In an emergency meeting in Ottawa last month, following the release of the latest International Panel on Climate Change (IPCC) report, federal leader of the Green Party of Canada Elizabeth May made an impassioned plea for action to her colleagues in the House.
She led with the following quote: “Humanity is conducting an unintended, uncontrolled, globally pervasive experiment whose ultimate consequences could be second only, to global nuclear war.” Those words, May explained, were the opening sentence of the consensus scientific report from the Toronto Conference on the Changing Atmosphere in June of 1988. “The warnings from science were clear then,” she added, “and they remain crystal clear now.”
It is certainly fair to say that the writing has been on the wall for a very long time. In 1992 the World Scientists’ Warning to Humanity, signed by around 1,700 of the world’s leading scientists, reiterated the message that, “Human beings and the natural world are on a collision course.” Governments were well-apprised of the consequences to be expected from not taking that wake-up call seriously enough. As May has suggested, short term memory must be our downfall. Twenty-five years later The World Scientists’ Warning to Humanity: Second Notice (2017) revealed that we have essentially failed to cut greenhouse gas emissions, phase out fossil fuels, reduce deforestation, and halt the trend of collapsing biodiversity. The only information that’s really new in the most recent IPCC report is the twelve year window estimated as all the time we have left to reverse our current trajectory and avoid an intolerable global temperature rise over 1.5 C. That, and the fact that another two billion people have joined us on the planet over the past quarter of a century.
Finally, however, the crucial role dietary choices and agricultural practices must play in reducing GHG emissions can no longer be overshadowed by the need to eliminate fossil fuel dependency. The new IPCC report underscores the urgency with which we must also improve farming practices and “limit demand for greenhouse gas intensive foods through shifts to healthier and more sustainable diets.” Ten billion people are expected to inhabit the planet by 2050. According to the World Resources Institute, “even when accounting for future improvements in agriculture and reductions in food waste, shifting the diets of higher-income consumers toward plant-based foods will remain essential for meeting climate targets.” Without a major reduction in foods with “out-sized climate impacts” (such as meat and dairy), researchers predict agriculture alone could eat up the majority of our limited emissions budget.
With no more time to waste, where is the political will? Within a week of the IPCC report’s release, for example, UK climate minister Claire Perry told BBC News that it’s not the government’s job to advise people on a climate-friendly diet. Unwilling to risk offending local livestock farmers, she wouldn’t even say publicly whether or not she herself would eat less meat. Friends of the Earth called out Perry for “dereliction of duty.” The government could launch information campaigns, change diets in schools and hospitals, or offer financial incentives, suggested a spokesperson for the group. Indeed, what is needed more than ever is the kind of bold leadership more in alignment with the likes of former Irish president Mary Robinson. Now operating a climate justice foundation in her name, Robinson was backlashed after the Youth Summit she addressed in Ottawa two years ago where she suggested that we must think more about what we eat, consume less meat and even consider adopting a plant-based diet. She refused to comply with a formal request from farmers on her local council in County Mayo to redact her statement. “The point is we do have to take a stand and make our voices heard”, she told attendees at the One Young World summit in the Hague last month. Robinson believes that when people take action themselves they are “more likely to use their vote and their power to change what government policies are doing.”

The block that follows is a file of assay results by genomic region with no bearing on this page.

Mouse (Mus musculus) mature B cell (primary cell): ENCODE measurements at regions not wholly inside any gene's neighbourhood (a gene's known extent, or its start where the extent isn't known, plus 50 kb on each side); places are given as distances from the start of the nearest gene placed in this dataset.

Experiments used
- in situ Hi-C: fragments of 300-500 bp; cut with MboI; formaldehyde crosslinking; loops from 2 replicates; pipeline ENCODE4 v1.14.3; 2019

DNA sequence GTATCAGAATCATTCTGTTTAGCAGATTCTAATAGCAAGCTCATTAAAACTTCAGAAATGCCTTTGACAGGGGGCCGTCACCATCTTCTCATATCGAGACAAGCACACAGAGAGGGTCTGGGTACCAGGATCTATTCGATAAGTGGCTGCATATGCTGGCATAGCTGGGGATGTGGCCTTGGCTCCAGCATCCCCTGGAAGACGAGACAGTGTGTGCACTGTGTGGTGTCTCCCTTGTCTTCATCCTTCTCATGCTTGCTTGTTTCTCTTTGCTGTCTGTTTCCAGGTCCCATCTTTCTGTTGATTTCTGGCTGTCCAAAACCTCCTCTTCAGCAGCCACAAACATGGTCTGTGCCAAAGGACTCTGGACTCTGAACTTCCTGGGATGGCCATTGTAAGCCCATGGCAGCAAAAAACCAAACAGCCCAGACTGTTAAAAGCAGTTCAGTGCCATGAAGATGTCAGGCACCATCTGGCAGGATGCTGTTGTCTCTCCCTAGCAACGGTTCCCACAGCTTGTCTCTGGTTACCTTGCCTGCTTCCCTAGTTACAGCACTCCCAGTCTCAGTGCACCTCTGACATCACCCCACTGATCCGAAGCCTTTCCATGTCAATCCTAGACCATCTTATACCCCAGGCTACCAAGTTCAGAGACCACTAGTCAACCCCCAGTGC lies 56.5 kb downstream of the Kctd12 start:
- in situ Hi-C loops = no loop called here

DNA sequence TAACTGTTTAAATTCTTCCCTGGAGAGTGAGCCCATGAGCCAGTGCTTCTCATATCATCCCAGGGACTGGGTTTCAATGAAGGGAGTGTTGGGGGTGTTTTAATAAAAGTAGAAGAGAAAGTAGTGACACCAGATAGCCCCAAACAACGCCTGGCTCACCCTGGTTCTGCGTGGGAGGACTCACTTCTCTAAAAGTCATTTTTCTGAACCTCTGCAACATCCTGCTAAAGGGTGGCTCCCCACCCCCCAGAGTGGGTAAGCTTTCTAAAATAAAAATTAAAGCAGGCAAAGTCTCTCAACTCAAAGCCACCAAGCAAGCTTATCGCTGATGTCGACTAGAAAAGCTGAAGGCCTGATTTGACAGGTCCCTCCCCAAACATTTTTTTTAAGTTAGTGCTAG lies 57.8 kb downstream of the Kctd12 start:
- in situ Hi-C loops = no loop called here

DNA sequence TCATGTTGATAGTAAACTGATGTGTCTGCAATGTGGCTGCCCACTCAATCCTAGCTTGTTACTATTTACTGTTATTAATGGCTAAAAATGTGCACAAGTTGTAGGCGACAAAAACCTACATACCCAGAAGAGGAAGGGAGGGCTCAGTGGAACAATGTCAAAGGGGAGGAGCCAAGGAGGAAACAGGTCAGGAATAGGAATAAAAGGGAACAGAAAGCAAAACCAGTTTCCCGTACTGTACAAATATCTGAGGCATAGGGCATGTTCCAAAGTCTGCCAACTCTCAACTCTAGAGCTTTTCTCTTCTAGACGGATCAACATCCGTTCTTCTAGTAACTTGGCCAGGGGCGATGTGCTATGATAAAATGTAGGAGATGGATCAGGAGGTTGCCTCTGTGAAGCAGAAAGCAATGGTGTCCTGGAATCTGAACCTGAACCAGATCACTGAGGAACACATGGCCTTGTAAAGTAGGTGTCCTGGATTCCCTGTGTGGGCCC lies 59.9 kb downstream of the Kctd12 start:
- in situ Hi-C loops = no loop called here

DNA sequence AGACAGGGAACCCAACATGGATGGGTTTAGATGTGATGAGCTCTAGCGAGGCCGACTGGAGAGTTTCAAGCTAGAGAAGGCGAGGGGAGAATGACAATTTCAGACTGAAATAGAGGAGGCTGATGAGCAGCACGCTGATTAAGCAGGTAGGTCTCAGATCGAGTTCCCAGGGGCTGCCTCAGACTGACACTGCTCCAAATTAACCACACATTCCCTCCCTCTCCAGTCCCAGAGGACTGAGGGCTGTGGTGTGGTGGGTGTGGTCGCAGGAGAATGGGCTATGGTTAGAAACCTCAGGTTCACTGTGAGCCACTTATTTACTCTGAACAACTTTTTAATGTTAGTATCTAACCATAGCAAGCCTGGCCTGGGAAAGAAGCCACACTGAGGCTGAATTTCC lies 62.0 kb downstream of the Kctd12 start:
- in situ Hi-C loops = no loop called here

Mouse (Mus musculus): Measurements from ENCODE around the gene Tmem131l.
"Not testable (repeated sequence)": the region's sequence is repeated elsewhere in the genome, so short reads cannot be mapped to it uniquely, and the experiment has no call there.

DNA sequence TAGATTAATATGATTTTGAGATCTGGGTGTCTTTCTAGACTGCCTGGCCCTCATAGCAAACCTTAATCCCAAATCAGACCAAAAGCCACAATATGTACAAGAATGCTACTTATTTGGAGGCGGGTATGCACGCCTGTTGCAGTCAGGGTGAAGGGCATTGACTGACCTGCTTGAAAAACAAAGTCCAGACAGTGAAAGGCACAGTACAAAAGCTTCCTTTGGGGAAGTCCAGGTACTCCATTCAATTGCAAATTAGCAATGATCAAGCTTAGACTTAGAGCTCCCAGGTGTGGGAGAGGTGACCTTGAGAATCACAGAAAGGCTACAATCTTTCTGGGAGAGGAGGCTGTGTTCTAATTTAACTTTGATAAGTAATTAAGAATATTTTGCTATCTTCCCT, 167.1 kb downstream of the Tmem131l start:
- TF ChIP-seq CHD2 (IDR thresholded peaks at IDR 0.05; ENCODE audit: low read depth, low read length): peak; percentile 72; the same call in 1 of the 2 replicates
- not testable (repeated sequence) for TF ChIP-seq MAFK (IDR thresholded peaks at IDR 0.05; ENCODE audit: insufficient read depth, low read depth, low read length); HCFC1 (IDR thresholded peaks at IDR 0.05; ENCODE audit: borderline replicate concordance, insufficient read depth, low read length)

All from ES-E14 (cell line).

Easy and Delicious: Vegan Shepherd’s Pie!
– 8-10 potatoes peeled
– 2 medium onions
– 2 large carrots
– 10 button mushrooms (or equivalent)
– 4 stalks of celery
– 2 garlic cloves
– 200 g brown or green lentils (dry)
– 2 T. fresh parsley
– 1 big tsp. of mixed herbs (use more if you wish)
– ½ – 1 tsp. of cinnamon
– 1 T. plain flour
– 1 T. soya butter
– 1 T. tomato puree
– 1 T. vegetable bouillon paste
– 1 T. balsamic vinegar
– 500 ml boiling water
– salt and pepper
1) Soak lentils for 2 to 3 hours. 2) Peel, wash and boil potatoes. 3) Finely dice onions, carrots, celery, mushrooms. 4) Crush garlic. 5) Melt vegan butter in casserole pot over medium heat. Saute onion and garlic till soft. 6) Add remaining veggies and stir for about 10 minutes. 7) Add flour to coat. 8) Stir in salt, pepper, cinnamon, mixed herbs, parsley. 9) In a separate pot make 500 ml of stock using water and bouillon paste. 10) Mix in the tomato puree. 11) Add stock to veggie mix in stages, stirring until slightly thickened each time. 12) Drain lentils and add to the casserole. Dilute with additional water as necessary. Add more bouillon paste if required. 13) Set to simmer, covered, for 40-45 minutes on low heat to avoid burning on the bottom. Check and stir often. 14) Stir in one T. of balsamic vinegar at the end of the cooking process. 15) Transfer the finished lentil/veggie mixture into a greased baking dish. 16) Mash potatoes with vegan butter and a bit of dairy-free milk. Spread them over top of the lentil mix and smooth with a fork. 17) Sprinkle with vegan cheese shreds (optional). Bake in a hot oven until the potatoes brown (approx. 20-30 minutes). 18) Top finished dish with chopped parsley and serve. Slainte!